Barnstorming back-rovers have won you the NRL Premiership

Barnstorming back-rovers have won you the NRL Premiership.

All the focus on completing the set has contributed to suppressing some of these potential superstars.

When you see Kikau at William against Melbourne Storm a few weeks ago, you see the value of such a player.

Most pundits achieved him less last year and yet the Panthers still win the competition. Now he is arguably in the best form of his career and they are virtually irresistible.

When he gets to the edge of the rock and then manages a perfectly synchronized offload with Jerome Louis for an exciting attempt, it’s just as good as rugby league.

People pay to watch this kind of action instead of end-to-end hit-ups and end-of-set after-hit-ups.

We can go back in history to see the value of the Barnestorming back-rovers.

Both Steve Menzies and Noel Kill were integral parts of the individual Premiership-winning Manly Sea Eagles team.

Bradley Clyde won two Clive Churchill medals for being the best on the ground for the Canberra Riders in the Grand Final, including a premiere.

Ironically, Sonny Bill Williams turned down the medal despite a hard-fought second-half effort in the Rosters’ 2013 grand final win over Manley.

I say sarcastically because Bob McCarthy was a judge. He himself was a back-rower in a thrilling race.

McCarthy and three other judges shared the broad opinion that the first half of the SBW was quiet.

Jason Toumalolo is an absolute racking ball. He was a key part of the Cowboys winning the 2015 Premiership. He is again a central part of the Cowboys climbing stairs this year.

Jason Toumalolo

(Ian Hitchcock / Getty Images)

Some coaches should encourage any back-rovers who can play this role to occasionally flip offload.

To be able to make a drop ball from time to time will require the freedom of the player.

Imagine for a second you were transposed into the karmic driven world of Earl. Imagine for a second you were transposed into the karmic driven world of Earl.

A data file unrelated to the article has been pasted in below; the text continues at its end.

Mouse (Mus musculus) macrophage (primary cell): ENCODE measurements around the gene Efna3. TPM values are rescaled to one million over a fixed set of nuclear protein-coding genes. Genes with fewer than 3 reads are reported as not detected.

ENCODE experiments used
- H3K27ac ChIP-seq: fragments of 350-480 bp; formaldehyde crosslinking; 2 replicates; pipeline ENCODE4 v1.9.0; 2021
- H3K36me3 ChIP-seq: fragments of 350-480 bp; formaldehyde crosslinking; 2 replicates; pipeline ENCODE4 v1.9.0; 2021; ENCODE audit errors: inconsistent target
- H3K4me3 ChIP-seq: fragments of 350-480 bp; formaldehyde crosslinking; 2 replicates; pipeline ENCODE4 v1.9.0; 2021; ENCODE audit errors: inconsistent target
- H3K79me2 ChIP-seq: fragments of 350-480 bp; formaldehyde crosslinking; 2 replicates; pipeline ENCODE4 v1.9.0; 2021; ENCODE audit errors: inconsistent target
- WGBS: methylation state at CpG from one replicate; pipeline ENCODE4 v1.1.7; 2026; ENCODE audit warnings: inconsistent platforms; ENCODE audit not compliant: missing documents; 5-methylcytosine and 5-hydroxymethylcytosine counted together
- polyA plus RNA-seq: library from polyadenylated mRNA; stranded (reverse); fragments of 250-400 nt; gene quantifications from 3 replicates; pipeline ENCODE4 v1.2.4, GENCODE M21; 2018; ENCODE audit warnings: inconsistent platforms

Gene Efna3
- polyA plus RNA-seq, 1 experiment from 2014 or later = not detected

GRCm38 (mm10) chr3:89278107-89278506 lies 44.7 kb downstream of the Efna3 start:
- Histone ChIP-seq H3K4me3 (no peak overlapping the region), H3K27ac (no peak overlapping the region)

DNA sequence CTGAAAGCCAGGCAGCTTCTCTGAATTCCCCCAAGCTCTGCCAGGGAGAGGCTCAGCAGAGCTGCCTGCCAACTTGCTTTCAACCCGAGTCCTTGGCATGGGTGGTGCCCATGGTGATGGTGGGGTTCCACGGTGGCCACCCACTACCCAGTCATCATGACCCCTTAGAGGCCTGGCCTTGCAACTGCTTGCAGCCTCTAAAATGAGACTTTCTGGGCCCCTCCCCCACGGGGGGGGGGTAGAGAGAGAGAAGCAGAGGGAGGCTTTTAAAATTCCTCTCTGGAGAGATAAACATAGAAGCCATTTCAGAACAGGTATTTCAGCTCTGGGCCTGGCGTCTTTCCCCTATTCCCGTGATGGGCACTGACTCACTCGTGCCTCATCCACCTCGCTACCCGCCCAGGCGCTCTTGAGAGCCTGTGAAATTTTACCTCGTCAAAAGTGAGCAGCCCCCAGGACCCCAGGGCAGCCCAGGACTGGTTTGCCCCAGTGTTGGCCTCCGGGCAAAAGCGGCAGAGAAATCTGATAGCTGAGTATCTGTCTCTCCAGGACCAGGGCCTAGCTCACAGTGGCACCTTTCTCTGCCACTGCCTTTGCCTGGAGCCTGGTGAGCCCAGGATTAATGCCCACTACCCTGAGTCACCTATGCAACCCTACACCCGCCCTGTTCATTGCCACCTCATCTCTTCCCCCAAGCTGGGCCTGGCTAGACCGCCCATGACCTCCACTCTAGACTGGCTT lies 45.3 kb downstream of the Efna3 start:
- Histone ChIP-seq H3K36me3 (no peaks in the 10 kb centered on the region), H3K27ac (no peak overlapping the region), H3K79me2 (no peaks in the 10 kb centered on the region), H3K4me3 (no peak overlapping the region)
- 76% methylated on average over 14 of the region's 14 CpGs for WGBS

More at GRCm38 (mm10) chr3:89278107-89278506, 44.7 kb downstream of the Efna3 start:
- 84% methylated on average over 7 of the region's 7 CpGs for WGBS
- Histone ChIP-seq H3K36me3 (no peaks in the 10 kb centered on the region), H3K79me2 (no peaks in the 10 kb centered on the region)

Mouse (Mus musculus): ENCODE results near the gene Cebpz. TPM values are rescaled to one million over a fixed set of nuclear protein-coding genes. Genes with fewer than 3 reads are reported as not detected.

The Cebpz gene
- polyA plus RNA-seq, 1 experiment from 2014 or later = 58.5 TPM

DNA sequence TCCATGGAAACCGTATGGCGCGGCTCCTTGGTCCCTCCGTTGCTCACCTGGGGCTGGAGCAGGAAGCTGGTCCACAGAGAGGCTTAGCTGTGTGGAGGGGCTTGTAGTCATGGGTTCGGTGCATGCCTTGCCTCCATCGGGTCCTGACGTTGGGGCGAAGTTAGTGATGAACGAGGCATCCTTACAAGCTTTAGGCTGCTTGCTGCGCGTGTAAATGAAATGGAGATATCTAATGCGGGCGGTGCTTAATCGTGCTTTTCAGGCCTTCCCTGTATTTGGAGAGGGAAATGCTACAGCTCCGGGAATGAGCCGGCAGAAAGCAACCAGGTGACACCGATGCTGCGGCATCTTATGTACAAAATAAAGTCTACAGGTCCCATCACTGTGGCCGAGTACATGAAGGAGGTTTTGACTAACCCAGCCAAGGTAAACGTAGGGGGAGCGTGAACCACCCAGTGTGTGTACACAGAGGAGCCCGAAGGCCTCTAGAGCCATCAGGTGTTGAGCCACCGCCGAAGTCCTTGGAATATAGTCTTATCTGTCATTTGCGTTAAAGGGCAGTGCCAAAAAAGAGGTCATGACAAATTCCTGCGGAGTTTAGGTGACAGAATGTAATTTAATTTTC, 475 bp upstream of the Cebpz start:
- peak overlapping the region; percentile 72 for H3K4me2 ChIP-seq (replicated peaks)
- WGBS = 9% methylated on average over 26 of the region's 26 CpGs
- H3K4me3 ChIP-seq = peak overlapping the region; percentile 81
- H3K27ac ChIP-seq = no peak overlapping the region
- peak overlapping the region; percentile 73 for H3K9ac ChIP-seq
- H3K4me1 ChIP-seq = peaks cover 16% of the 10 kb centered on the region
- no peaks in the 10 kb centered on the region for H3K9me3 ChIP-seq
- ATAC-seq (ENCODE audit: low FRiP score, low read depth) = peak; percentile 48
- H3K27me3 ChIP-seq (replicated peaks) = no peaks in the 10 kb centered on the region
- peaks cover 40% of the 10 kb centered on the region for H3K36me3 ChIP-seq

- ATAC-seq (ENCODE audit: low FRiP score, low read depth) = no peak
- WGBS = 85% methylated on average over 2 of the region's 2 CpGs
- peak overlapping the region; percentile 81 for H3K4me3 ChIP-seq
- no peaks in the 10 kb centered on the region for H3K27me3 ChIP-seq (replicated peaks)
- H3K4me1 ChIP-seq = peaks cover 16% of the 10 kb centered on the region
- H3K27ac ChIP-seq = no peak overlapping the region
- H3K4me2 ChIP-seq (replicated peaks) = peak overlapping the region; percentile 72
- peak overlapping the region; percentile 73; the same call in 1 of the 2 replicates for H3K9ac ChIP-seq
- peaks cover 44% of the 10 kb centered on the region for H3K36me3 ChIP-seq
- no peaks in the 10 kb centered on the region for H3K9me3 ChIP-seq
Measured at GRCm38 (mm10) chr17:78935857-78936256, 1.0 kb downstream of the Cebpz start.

Innovative thinking, eh! It brings back crowds and money.

When a burningstorm back-roar makes a successful break, the player receiving the offload often has the opportunity to place the ball under the post, seeing that the defensive line is completely broken.

Nowadays fullbacks are often in line so this may be the best time to offload. This goes without saying that a certain extra two points from the conversion is not a valuable guarantee.

Nowadays a lot of focus goes to the spine intelligently. Numbers one, seven and nine are important for all teams.

Burnstorming back-rovers cannot be a thing of the past if the rugby league continues to improve.

These unique individuals have the extraordinary ability to hold a tough-guy role in the rack and then become an attacking weapon.

They are like cricket all-rounders. How hard is it to find a real one? Conversely, how golden is it when you have one?

Currently in the West Tigers, Louisiana Leilua potentially fits this bill and could turn into another Jason Toumalolo.

Of course on the Gold Coast Titans David Fifita has qualified for the title of Burnstorming Back-Roar and hopefully will have a chance to realize all his promises up front.

You can also take a center like Jean Miles and transform it into an edge-driven racking when his speed stops a touch towards the end of his career.

In his current form, William Kikau can ask any price from any potential new club and is as valuable as any backbone player.

(Photo by Jason McCully / Getty Images)

When children from all over Penrith Valley and beyond go to the barbers, they ask their mother for bleached-blonde mawaks. He is an excitation machine.

Of course, the Bulldogs will have the opportunity to form their team around him next year. Penrith will miss him very much.

Encouraging such players brings back another explosion from the past: the support player.

How valuable Terry Lamb was to the Bulldogs’ success in the 1980’s and 90’s. Johnny Gibbs was another Manley player who developed alongside his back-rowers.

Fate is on the side of the brave. The coach gives a chance to his arm and lets a back-rover test who will get the bikini.

Especially when you have a team struggling or developing, it’s time to imagine.

I understand that NRL is a business now and it’s about results but seeing someone tackle 40 you don’t pay your entry fee, just as important as having this kind of player on your team.

Bring the barnstorming back-rovers, please!

Leave a Reply

Your email address will not be published.